This is a Python script that I use on my Android tablet. It moves the files in the Download folder to a folder on the external SD card. The files are sorted based on their extensions and are moved to folders (for each different type of extension). If it encounters a new file type, it will create a new folder. If the file name already exists, the new file will be renamed by appending the first five hash digits to the end of the file name. The original file is deleted.

How can I improve my program? What changes should I make?

import os
import hashlib

for File in FileList:
#print File
extension = ''.join(os.path.splitext(File)[1])
name = ''.join(os.path.splitext(File)[0])
ext = extension.strip('.')

pass
else:
if os.path.exists(save_dir + ext + "/" + File):
m = hashlib.sha1()
m.update(Data)
h = (m.hexdigest())[0:5]
file(save_dir + ext + "/" +name+"-"+h+"."+ext, "w").write(Data)
print File, " ","-->"," ",name+"-"+h+"."+ext

elif os.path.exists(save_dir + ext):
file(save_dir + ext + "/" + File, "w").write(Data)
print File #, " ","-->"," ",name+"."+ext

if os.path.exists(save_dir + ext) != True:
os.makedirs(save_dir + ext)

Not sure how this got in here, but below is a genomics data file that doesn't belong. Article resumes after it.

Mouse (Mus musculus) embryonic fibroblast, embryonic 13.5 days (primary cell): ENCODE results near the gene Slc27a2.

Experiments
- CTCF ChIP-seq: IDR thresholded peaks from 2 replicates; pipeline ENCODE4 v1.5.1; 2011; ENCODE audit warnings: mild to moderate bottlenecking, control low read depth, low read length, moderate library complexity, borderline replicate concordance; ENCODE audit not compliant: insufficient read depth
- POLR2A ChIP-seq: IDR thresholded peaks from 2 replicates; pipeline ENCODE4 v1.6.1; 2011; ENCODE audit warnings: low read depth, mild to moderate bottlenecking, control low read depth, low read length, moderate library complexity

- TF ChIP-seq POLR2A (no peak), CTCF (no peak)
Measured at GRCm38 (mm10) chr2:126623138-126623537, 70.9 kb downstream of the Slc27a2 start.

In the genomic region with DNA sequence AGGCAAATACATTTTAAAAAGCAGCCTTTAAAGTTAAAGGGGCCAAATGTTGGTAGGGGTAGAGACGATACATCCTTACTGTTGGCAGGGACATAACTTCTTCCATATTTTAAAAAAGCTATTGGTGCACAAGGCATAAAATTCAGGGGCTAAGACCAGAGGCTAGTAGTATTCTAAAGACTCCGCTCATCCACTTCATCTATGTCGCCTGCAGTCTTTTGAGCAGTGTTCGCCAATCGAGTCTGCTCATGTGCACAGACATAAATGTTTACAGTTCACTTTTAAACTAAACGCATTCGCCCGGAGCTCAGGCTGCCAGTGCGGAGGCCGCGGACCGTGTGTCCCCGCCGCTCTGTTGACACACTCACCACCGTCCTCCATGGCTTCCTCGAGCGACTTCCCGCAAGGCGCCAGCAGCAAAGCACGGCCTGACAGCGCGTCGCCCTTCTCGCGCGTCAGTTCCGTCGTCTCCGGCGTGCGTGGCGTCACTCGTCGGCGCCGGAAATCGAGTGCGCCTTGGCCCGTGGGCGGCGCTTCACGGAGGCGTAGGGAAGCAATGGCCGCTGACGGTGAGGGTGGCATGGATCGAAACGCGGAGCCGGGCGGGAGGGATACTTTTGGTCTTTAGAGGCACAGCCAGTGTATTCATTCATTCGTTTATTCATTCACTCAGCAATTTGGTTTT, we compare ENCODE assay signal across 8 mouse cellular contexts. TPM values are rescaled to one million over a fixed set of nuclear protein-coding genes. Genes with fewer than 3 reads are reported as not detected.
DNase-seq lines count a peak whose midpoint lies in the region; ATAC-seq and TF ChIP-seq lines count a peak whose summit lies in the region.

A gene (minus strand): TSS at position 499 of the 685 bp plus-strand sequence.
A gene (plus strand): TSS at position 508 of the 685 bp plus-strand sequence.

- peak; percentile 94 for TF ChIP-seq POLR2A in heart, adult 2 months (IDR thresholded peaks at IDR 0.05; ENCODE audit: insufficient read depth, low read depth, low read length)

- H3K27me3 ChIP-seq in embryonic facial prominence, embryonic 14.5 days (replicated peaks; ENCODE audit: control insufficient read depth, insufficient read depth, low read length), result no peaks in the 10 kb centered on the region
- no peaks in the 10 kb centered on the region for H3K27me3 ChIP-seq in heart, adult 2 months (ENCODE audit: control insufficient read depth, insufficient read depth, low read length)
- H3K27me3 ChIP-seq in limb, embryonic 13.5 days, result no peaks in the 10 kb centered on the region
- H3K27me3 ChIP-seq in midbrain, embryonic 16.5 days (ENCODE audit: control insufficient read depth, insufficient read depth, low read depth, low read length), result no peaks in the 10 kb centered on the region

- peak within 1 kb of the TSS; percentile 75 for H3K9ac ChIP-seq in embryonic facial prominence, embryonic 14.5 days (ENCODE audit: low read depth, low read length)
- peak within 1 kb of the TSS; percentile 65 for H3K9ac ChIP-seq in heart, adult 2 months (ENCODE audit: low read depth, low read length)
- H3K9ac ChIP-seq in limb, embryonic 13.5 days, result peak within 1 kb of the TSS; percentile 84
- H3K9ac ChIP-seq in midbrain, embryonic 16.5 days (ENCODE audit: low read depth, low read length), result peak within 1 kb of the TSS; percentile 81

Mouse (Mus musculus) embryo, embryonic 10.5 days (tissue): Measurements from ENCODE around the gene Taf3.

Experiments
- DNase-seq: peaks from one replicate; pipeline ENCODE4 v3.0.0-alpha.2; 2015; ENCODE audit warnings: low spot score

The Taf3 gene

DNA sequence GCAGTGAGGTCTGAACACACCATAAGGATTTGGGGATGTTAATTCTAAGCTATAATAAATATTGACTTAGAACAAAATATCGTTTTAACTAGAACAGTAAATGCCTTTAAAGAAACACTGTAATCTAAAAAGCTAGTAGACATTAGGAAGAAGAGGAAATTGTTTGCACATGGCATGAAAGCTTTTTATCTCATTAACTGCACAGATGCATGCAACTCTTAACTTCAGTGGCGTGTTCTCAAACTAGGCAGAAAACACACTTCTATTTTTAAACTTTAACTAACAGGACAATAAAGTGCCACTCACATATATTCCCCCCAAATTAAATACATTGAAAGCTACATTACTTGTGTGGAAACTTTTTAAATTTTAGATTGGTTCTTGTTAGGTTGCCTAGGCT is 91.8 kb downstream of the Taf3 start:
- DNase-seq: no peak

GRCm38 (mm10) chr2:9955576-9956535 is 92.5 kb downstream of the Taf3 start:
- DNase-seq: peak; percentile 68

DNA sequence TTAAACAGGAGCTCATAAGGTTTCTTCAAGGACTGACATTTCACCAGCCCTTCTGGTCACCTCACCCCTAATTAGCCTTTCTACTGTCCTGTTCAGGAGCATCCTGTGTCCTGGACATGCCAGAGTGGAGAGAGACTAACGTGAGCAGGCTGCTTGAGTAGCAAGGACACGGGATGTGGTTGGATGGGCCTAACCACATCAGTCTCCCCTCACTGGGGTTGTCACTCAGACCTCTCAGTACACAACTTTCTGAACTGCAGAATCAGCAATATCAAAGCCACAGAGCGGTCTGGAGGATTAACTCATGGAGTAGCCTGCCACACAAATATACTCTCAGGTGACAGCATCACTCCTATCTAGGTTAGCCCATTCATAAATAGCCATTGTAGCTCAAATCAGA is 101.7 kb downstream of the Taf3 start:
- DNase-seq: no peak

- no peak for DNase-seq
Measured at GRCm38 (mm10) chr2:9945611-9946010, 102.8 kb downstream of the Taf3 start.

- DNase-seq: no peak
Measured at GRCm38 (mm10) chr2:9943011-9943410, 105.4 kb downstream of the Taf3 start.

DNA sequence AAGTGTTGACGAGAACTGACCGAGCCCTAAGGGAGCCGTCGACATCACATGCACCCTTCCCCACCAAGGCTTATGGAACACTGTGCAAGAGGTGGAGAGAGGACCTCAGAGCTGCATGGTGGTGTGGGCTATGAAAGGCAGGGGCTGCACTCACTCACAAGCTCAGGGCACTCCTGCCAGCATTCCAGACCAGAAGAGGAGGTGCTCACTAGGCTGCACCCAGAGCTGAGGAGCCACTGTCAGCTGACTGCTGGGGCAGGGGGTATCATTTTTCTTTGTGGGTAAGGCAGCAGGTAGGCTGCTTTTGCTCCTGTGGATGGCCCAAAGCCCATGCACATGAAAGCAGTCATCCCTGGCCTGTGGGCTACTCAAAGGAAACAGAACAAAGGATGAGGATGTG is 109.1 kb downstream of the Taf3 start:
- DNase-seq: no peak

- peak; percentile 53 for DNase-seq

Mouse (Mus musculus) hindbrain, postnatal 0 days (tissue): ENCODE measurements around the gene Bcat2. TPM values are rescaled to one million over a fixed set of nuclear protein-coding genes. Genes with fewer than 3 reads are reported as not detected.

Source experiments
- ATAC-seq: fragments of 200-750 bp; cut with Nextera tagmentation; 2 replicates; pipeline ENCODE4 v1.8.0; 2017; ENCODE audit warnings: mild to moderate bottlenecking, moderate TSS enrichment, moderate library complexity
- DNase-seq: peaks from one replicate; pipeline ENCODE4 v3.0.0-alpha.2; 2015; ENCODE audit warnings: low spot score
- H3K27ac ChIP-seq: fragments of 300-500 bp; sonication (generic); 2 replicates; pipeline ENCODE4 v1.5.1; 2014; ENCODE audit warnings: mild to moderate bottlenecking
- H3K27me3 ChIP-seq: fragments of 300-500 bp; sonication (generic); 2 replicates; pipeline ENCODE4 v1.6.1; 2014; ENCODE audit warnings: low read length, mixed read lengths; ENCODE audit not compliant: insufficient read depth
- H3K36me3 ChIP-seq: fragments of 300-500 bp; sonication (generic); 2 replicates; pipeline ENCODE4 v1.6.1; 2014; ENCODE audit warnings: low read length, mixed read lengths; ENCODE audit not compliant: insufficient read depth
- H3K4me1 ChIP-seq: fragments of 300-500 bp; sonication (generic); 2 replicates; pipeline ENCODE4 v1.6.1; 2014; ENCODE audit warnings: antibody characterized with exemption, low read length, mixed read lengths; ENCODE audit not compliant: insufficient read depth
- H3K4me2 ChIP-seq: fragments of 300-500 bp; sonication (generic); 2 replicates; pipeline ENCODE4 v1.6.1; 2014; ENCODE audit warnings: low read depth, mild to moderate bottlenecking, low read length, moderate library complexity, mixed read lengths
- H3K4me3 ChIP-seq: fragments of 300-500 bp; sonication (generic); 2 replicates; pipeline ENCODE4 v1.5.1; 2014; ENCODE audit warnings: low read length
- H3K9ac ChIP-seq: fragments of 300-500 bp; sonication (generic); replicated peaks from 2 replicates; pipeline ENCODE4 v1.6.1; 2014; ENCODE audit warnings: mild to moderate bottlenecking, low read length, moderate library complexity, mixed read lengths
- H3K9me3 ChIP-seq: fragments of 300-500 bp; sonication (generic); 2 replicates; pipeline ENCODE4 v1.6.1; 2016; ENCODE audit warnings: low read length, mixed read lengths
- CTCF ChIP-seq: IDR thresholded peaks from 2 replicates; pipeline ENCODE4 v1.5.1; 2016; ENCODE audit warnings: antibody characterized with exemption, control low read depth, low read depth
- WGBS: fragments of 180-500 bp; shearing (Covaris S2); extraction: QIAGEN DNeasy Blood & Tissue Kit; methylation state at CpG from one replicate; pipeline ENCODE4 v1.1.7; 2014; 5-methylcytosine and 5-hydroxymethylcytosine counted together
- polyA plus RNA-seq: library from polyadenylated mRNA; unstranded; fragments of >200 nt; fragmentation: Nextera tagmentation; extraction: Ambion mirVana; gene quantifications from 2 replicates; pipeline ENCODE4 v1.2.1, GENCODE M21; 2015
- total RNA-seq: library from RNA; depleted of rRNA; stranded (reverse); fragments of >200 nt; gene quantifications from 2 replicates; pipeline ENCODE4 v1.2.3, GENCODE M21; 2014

file(save_dir + ext + "/" + File, "w").write(Data)
print File , " ","-->"," ","/"+ext+"/"+name+"."+ext


File, FileList, and Data are neither class names nor constants; variable names should be lower_case in Python. I'd call it filename instead of file to avoid clashing with Python's built-in file() constructor.

Avoid calling splitext() twice with name, extension = os.path.splitext(filename).

For portability, clarity, and to avoid accidental omission of the path component separator, it would be better to use os.path.join(dirname, filename) instead of dirname + filename, even if you only plan to run it on Android.

You open files for reading and writing but don't close them. In particular, it's important to make sure the destination file handle is successfully closed before removing the source, or you might lose data. Also, it's preferable to call open() instead of file().

The structure of your program can be simplified.

if a:
... # body a
else:
if b:
... # body b
elif c:
... # body c
if c != True:
... # body d


can be written as

if a:
... # body a
elif b:
... # body b
elif c:
... # body c
else:
... # body d


assuming that bodies b and c do not influence the c != True test. Also, I believe you intend for cases b, c, and d to be mutually exclusive, but I suspect it may be possible to execute both bodies b and d in your original program.

Bodies b, c, and d are very similar to each other. You should try to reduce the redundancy in your code. One approach would be to copy the contents to a tempfile in the destination directory (computing the hash as you copy, in case you need it), then successively try to os.rename() the temporary file to various destination filenames.